Exeter, Devon UK • Apr 18, 2024 • VOL XII

Exeter, Devon UK • [date-today] • VOL XII
Home Screen Avatar: The Last Airbender (2024)

Avatar: The Last Airbender (2024)

Isabel Bratt discusses the latest Netflix adaptation of 'Avatar: The Last Airbender.'
3 mins read
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Avatar: The Last Airbender | Official Trailer | Netflix

In late February, Netflix released their live-action adaptation of the dearly beloved kids’ cartoon, Avatar: The Last Airbender. The show has gained mixed reviews, from fans of the original, to first-time consumers. The 8-episode series had been in production for 6 long years, following the failure of the 2010 film adaptation. 

The story surrounds a fantasy world, in which nations are split via the elements of fire, water, air and earth. Aang, a powerful figure named the Avatar, can wield all elements, and together with his friends, journeys to defeat the evil Fire Nation.

Fans disagreed greatly as to whether Ousley’s appearance fit the role, with many distrustful of the actor’s native heritage.

Unfortunately, Netflix’s Avatar: The Last Airbender, dubbed ‘NATLA’ by fans, has been long awaited, and like most live-action adaptations, was surrounded by controversy. One such controversy surrounds the casting of the beloved characters, with many fans disagreeing on the choices made by the directors. Major controversy surrounded Ian Ousley, the actor for Sokka. Fans disagreed greatly as to whether Ousley’s appearance fit the role, with many distrustful of the actor’s native heritage. Avatar: The Last Airbender centres around a world inspired greatly by Eastern cultures, with different regions of the fantasy world representing the historical customs of Asian countries. Thus, the new show has given great opportunities to many talented Asian actors, and hopefully inspires many with its wide range of representation. I believe the casting choices to be perfect, with each actor capturing their characters’ personalities with immaculate accuracy.

In particular, the casting of Korean–Canadian actor Paul Sun-Hyung Lee, as the character of Iroh, struck me as perfect. Iroh is arguably the original cartoon’s most beloved character, due to his wise but bumbling personality, and the touching story behind the original voice actor. Sun-Hyung Lee portrayed this with grace, and with a touching humanity that, I must admit, made me cry multiple times. The development of Iroh’s relationship with his nephew, Zuko, was a beautiful addition to the story.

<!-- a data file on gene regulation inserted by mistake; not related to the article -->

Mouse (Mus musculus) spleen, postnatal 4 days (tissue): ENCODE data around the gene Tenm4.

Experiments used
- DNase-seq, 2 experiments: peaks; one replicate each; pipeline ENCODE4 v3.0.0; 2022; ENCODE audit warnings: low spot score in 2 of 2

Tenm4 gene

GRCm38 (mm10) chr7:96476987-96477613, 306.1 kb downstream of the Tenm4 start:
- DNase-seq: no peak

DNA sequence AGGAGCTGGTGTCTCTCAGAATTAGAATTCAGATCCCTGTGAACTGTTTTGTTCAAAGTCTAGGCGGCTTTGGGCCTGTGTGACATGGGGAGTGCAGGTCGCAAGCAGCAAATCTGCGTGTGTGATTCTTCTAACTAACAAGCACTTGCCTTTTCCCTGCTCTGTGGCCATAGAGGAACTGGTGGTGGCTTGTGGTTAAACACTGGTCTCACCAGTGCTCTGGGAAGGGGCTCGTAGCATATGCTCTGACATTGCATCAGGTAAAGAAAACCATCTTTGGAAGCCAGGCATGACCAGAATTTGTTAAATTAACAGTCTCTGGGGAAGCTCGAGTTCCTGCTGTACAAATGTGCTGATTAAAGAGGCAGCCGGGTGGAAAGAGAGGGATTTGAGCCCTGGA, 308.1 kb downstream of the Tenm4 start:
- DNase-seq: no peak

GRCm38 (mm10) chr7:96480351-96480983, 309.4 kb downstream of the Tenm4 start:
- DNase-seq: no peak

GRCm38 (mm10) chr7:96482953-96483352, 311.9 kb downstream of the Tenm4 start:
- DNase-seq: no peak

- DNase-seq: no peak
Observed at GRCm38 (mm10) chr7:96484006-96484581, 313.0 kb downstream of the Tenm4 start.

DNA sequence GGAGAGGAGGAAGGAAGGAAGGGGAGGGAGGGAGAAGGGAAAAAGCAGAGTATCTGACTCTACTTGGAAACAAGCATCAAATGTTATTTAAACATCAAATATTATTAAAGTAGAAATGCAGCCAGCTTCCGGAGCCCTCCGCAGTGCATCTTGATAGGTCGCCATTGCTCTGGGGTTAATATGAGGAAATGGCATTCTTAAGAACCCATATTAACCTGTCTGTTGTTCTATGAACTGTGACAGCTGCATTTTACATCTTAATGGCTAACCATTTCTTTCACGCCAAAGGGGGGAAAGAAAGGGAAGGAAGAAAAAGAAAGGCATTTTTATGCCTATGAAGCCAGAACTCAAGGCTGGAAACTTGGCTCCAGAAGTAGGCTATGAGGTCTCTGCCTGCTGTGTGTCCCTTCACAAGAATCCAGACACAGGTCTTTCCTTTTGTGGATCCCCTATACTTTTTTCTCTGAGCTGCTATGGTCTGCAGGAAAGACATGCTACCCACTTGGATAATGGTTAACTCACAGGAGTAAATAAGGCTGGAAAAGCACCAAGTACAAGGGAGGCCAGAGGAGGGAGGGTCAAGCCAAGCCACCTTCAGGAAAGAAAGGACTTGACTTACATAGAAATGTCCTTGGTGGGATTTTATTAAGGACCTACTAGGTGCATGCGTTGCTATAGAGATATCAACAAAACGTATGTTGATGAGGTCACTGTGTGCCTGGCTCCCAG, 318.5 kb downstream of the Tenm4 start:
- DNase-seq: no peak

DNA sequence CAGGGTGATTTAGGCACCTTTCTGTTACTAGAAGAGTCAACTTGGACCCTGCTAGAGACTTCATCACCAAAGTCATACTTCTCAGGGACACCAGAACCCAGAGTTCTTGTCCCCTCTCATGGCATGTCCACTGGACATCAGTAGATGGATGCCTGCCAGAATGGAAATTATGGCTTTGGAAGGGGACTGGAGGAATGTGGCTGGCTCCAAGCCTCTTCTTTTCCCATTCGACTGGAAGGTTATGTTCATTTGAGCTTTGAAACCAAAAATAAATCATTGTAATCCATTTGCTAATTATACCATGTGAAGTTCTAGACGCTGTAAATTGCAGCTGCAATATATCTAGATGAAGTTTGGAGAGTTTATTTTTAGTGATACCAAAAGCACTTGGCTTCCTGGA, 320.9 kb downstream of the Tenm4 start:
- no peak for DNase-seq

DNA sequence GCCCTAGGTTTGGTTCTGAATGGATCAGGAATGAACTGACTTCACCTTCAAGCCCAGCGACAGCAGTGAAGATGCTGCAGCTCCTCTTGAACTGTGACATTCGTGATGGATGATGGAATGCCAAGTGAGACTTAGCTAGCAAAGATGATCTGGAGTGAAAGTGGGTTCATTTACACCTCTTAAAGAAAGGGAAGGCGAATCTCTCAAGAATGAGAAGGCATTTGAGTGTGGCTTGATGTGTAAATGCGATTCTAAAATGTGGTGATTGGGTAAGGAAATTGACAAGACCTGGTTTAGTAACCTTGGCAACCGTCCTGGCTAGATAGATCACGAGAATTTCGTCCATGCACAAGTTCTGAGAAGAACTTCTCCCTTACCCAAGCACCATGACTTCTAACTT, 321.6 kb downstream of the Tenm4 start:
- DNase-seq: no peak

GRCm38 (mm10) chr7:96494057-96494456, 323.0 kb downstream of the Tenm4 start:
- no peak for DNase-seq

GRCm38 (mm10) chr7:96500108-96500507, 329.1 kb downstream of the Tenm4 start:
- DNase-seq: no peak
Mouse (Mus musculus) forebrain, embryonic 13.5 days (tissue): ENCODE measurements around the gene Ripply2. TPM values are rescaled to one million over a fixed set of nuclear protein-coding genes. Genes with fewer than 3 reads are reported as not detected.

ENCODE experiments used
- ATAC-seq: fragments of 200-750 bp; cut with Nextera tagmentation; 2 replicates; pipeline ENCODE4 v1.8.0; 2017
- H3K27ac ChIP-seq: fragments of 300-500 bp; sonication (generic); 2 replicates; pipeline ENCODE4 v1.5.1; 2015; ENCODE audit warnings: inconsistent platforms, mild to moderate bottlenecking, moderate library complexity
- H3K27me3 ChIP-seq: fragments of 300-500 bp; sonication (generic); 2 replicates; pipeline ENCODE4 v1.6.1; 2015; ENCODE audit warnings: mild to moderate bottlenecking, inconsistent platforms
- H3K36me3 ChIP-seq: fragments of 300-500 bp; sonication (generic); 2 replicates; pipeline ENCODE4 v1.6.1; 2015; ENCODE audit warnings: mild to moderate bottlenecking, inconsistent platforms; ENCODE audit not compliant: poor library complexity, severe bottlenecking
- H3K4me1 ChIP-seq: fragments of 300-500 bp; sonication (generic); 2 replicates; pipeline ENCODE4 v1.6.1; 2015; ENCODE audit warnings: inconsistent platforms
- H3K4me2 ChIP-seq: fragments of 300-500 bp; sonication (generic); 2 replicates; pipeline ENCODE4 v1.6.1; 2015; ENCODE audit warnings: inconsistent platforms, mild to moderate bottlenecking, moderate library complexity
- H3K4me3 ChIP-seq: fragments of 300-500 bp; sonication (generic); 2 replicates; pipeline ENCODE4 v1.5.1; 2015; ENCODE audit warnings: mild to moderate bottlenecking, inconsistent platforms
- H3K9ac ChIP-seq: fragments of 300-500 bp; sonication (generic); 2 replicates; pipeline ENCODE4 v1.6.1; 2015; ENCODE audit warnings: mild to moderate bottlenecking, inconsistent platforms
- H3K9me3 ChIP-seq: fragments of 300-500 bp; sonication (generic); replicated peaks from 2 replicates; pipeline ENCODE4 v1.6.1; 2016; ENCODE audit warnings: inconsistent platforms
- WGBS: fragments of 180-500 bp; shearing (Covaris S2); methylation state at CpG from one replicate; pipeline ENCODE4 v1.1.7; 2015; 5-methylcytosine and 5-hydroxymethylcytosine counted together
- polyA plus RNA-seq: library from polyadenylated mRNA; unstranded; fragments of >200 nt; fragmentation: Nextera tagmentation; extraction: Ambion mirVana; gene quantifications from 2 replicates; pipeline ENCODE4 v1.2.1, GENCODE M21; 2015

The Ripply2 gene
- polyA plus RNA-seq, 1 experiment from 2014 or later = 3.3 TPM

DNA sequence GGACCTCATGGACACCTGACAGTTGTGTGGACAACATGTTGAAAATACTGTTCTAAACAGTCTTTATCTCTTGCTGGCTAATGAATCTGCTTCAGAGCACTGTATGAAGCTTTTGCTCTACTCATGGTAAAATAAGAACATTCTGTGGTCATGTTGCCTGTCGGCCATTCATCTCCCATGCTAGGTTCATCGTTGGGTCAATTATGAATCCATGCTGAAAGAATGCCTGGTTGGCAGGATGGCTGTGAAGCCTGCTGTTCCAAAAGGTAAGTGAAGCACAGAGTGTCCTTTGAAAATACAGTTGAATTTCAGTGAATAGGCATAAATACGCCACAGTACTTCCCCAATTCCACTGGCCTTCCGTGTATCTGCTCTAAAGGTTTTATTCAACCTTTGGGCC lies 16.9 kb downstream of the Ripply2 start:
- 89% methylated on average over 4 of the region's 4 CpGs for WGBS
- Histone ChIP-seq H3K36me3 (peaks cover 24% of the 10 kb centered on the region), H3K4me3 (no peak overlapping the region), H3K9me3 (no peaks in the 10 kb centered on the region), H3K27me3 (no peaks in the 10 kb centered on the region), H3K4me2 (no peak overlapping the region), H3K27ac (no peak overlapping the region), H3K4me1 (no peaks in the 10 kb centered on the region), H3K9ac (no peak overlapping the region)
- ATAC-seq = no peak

Sun-Hyung Lee portrayed this with grace, and with a touching humanity that, I must admit, made me cry multiple times.

Despite the negative reviews the show has received, I found few major issues with the adaptation, finding it to be a joyful and moving watch. The show differs occasionally from the original story, adapting plotlines to fit into hour-long episodes, instead of the usual 20 minutes, but every change is coherent and well-thought-out.

The only difference that I felt dampened my experience, was the development, or lack thereof, in Aang’s character. The original series was structured so that in every season, Aang would learn to master one of the 4 elements, the first of which being the element of water. In the Netflix adaptation, however, Aang does not learn anything new throughout the first season, providing a lack of growth. I’m interested to see how Netflix will deal with this difference next season.

The cinematography and soundtrack were equally beautiful and well-curated, and I have high hopes for the show’s continuation.

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